The harsh reality is that not everyone is able to enjoy our nutritious and delicious dairy products due to difficulty digesting milk. While we’re making a big change in the milk that we’re producing to help resolve this problem, another piece of the puzzle is helping people with digestive problems understand where on the spectrum their stomach issues fall. People who have trouble digesting milk could be lactose intolerant, dairy protein intolerant, or have a dairy allergy. While they may all seem the same, there are different problems and solutions to tackle with each.
Lactose Intolerant: Sometimes Used As An Umbrella Term
Most individuals who have trouble digesting dairy use the term “lactose intolerant” to encompass the problem, whether self-diagnosed or diagnosed by a doctor. Lactose intolerance begins when the body stops producing the lactase enzyme, typically after weaning off of breast milk at a young age. The prevalence of this enzyme can also be influenced by a genetic history of milk drinkers. The symptoms of a true intolerance to lactose include stomach pains, bloating, and irregular stool.
The only way to know for sure if you have lactose intolerance is by testing with the help of a doctor. A doctor can help you consume lactose that is isolated and not in milk to help rule out an intolerance to protein. They can either test the hydrogen levels of your breath, indicating a reaction to the lactose or measure glucose levels to see if your body is processing the monosaccharides in the lactose. If you’ve self-diagnosed and you find that taking a lactase enzyme doesn’t help your issue, there could be another problem.
Dairy Allergy: A More Serious Problem
While lactose and protein intolerances are more of a digestive system problem, a true dairy allergy is a trigger to the immune system to overreact to the proteins in milk that cause a different affect than an intolerance. This reaction reveals itself in ways similar to any other food allergy. Symptoms often include a rash or hives, congestion, respiratory restriction, or even anaphylaxis.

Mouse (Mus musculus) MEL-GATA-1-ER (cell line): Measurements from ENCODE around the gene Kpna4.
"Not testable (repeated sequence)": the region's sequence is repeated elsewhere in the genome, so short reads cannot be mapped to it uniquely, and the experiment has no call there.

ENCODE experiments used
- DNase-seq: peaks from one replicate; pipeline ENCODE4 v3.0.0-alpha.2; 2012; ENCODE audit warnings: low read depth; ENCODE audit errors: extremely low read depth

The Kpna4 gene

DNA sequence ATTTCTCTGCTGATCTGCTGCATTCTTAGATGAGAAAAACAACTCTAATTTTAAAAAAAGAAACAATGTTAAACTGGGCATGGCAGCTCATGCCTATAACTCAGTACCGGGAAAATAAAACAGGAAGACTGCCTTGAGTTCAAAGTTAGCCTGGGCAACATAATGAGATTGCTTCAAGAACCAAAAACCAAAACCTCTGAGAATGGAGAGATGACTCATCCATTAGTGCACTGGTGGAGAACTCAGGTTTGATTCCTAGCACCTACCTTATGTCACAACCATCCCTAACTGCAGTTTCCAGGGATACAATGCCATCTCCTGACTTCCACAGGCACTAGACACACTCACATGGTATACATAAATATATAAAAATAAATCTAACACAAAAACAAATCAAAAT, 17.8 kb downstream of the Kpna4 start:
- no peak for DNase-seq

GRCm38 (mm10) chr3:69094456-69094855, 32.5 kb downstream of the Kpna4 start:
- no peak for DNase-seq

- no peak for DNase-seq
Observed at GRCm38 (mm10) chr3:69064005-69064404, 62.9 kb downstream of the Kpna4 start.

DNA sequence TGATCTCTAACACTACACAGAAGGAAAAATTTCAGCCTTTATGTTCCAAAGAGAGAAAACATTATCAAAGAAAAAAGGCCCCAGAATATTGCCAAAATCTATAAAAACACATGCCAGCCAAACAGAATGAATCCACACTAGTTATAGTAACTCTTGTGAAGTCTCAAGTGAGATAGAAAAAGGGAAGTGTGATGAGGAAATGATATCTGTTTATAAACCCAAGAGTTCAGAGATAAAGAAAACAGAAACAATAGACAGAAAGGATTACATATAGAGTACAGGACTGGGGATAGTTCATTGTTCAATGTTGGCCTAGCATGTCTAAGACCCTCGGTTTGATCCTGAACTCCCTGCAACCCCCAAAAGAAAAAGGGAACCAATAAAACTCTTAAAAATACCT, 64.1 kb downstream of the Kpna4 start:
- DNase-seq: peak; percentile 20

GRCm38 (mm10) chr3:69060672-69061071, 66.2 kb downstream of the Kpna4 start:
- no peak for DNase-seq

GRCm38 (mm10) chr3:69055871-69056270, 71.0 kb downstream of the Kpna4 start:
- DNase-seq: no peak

A simple blood test from your doctor can help you determine whether you suffer from a dairy allergy. Unfortunately, there is no alternative to solving a dairy allergy problem other than avoiding dairy altogether. Taking a lactase enzyme or drinking milk from cows that only produce A2 beta-caseins will not protect you from a negative allergic reaction.
Protein Intolerant: The Lesser Known Issue
Some individuals who consider themselves to be lactose intolerant could actually be suffering from a different intolerance, a protein intolerance. Just as some bodies have trouble breaking down lactose, others struggle to break down one of the casein proteins in milk. Because the symptoms of the intolerance are very similar, a protein intolerance is often mistaken as lactose intolerance. When the body is unable to process the A1 beta-casein, they often express symptoms of digestive problems just like a lactose intolerance but could also be accompanied by other general allergic reactions like a skin rash, congestion, and general fatigue.
The good news is, there could be a way to still consume your favorite tasty beverage without the negative side effects! We’re very excited to be part of the solution for those who are allergic to the A1 beta-casein in most cow’s milk brands. We recently shared our initiative with our partner farms to own herds of cows that produce only the A2 beta-casein, a more digestive-friendly protein. By eliminating the production of the protein that most individuals have a reaction to, they can get back to enjoying the natural nutrients of cow’s milk.
Milk can be one of the most nutritious whole foods available, but it’s more important to know what you can and cannot consume safely. While we wish the whole world could enjoy our great tasting dairy products, we would never want anyone to risk a severe reaction!
Here is some additional reading to know more about the various reactions to dairy that you could be experiencing and how A2A2 milk could help: